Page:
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Business Bankruptcy Law Lawyers In Cashiers North Carolina

Cashiers is a census-designated place and unincorporated village located in southern Jackson County, North Carolina. As of the 2000 census, the community had a total population of 196. During the season, the population swells to 20,000 (May to October)Cashiers is pronounced locally as if it were spelled cashers, and is one of a few communities in the area popular with tourists and owners of vacation homes. The town is served by U.S. 64 to Highlands (west) and Rosman (east), and N.C. 107 to Sylva (north) and Walhalla. The village is centered around the crossroads of the two. It 2003, the North Carolina General Assembly passed local legislation allowing Cashiers to incorporate as a village, however this was turned down by a vote of 161 to 302 in a local referendum on August 12. In North Carolina, the village status would allow it to have its own government and levy taxes, but not require it to provide any services as cities must, and not allow it any extraterritorial jurisdiction as towns have. It was apparently the issue of potential taxes that caused the referendum to be turned down. Instead, the county created zoning for Cashiers, which does not exist for most of the county, even in other similar places like Dillsboro. The zoning council for Cashiers is run by the county, therefore there are no extra local taxes supporting it. Cashiers has a charter as a town from 1927, but this is now inactive as it has had no actual government for some time, if ever. Since this has never been repealed, it is unclear why it could not be reactivated instead. The new village would have had a council-manager government. Five properties near Cashiers are listed on the National Register of Historic Places—Camp Merrie-Woode, the Church of the Good Shepherd, Fairfield Inn, the High Hampton Inn Historic District, and the Mordecai Zachary House.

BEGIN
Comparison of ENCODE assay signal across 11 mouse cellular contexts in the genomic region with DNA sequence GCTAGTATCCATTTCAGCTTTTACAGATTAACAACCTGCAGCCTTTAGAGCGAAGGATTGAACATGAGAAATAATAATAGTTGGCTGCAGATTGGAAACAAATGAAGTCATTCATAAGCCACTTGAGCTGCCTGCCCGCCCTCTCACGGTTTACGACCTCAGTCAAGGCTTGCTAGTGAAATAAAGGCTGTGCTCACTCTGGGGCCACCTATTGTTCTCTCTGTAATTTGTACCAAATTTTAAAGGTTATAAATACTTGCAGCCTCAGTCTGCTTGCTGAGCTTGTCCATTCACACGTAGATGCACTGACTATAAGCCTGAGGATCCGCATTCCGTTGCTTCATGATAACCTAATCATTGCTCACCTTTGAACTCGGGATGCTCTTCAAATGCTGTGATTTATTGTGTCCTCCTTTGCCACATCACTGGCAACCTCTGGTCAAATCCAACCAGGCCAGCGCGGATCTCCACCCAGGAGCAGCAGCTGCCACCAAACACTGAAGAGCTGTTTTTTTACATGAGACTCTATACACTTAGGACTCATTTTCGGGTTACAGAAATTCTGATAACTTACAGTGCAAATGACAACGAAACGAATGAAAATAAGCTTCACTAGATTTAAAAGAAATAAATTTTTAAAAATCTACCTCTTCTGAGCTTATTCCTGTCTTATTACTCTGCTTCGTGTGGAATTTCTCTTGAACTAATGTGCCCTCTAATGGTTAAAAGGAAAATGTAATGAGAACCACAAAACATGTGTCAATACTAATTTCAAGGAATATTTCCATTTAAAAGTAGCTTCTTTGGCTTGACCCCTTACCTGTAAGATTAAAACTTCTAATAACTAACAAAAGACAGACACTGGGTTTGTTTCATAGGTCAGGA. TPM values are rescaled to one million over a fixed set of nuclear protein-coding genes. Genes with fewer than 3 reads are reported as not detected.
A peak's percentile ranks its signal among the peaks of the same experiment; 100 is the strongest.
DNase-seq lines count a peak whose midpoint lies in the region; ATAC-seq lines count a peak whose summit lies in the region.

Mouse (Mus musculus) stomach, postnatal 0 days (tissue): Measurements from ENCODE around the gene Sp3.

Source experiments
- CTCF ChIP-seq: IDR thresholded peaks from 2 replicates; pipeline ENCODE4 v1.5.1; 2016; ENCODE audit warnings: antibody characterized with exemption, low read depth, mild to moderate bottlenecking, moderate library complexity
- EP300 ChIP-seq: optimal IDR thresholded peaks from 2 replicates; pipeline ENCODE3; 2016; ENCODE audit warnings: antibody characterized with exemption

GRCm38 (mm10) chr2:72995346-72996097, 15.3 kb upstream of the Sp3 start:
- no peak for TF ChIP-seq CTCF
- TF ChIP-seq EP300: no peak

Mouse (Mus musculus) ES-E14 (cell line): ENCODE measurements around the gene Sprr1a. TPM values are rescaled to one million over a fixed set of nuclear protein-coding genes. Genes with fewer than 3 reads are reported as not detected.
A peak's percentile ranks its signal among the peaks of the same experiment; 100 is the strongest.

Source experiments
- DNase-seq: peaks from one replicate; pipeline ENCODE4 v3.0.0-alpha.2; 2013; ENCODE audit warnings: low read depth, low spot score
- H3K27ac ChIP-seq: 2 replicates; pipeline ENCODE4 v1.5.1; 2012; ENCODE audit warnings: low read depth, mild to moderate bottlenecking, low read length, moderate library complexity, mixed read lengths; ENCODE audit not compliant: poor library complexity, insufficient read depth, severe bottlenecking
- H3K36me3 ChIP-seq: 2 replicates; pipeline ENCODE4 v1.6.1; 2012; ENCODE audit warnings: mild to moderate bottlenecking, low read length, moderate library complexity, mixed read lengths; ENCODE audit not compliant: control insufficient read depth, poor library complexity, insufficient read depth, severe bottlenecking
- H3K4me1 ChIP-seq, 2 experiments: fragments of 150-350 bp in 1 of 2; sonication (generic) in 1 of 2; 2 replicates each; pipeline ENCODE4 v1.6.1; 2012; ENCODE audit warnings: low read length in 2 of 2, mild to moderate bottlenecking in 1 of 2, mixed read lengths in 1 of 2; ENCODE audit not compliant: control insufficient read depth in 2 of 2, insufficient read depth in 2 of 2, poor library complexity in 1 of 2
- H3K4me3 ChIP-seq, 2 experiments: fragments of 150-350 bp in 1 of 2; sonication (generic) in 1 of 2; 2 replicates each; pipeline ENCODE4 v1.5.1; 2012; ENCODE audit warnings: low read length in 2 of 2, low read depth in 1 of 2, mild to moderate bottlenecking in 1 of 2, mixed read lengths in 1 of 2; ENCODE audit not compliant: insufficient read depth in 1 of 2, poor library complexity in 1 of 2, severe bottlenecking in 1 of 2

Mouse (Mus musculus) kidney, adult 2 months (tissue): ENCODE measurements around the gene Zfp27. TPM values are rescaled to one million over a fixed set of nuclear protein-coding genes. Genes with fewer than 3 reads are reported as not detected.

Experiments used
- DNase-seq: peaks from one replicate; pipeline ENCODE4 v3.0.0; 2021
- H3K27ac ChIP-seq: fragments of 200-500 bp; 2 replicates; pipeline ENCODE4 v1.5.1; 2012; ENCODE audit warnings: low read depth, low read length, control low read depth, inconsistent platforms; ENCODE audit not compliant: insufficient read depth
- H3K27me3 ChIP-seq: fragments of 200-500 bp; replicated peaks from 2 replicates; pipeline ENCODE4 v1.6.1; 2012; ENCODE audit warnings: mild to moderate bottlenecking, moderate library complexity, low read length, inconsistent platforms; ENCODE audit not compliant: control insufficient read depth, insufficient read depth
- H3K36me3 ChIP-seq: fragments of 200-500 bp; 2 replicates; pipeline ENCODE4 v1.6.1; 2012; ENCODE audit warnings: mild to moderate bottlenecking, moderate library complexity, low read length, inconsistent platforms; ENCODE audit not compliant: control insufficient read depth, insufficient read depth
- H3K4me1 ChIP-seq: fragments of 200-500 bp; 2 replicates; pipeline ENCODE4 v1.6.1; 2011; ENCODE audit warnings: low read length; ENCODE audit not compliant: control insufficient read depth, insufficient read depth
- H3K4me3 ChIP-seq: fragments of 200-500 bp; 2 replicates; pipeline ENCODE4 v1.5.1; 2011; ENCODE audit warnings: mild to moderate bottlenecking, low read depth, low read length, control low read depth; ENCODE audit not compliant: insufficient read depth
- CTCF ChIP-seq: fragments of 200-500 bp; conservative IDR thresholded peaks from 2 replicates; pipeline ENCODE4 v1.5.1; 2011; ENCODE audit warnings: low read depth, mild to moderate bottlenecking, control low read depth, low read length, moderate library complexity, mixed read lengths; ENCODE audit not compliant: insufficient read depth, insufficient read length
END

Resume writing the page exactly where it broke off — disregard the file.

What is business bankruptcy law?

Business Bankruptcy involves the legal process that insolvent businesses take to insure fairness and equality upon creditors and to help the debtor company start anew with the property the company is allowed to keep without being hampered by their liabilities. Business Bankruptcy attorneys advise on debt relief options and guide companies through each phase of a federal bankruptcy filing -- including Chapter 7 bankruptcy debt discharge plans and Chapter 11 bankruptcy debt reorganization plans. Bankruptcy attorneys may also represent creditors seeking to have their rights enforced in connection with the bankruptcy reorganization of a debtor.

Personal Bankruptcy attorneys also advise on debt relief options and guide individuals through each phase of a federal bankruptcy filing.

Answers to business bankruptcy law issues in North Carolina

There are six basic types of bankruptcy cases provided for under the Bankruptcy Code, each of which is discussed...

Official Bankruptcy Forms must be used to file and take action in bankruptcy cases. Procedural Forms also may be...

Chapter 7 of the Bankruptcy Code provides for "liquidation," ( i.e., the sale of a debtor's nonexempt property and...

Chapter 9 of the Bankruptcy Code provides for reorganization of municipalities (which includes cities and towns, as...

Chapter 11 of the Bankruptcy Code provides (generally) for reorganization, usually involving a corporation or...

Chapter 12 of the Bankruptcy Code provides for adjustment of debts of a "family farmer," or a "family fisherman" as...

Chapter 15 is a new chapter added to the Bankruptcy Code by the Bankruptcy Abuse Prevention and Consumer Protection...

Although the Bankruptcy Code provides for a stockbroker liquidation proceeding (11 U.S.C. ยง 741 et seq.), it is far...

Most debtors who file a bankruptcy petition, and many of their creditors, know very little about the bankruptcy...

Laws prohibit debt collectors from using abusive or deceptive tactics to collect a debt. Unfortunately, many...

Federal court opinions concerning business bankruptcy law in North Carolina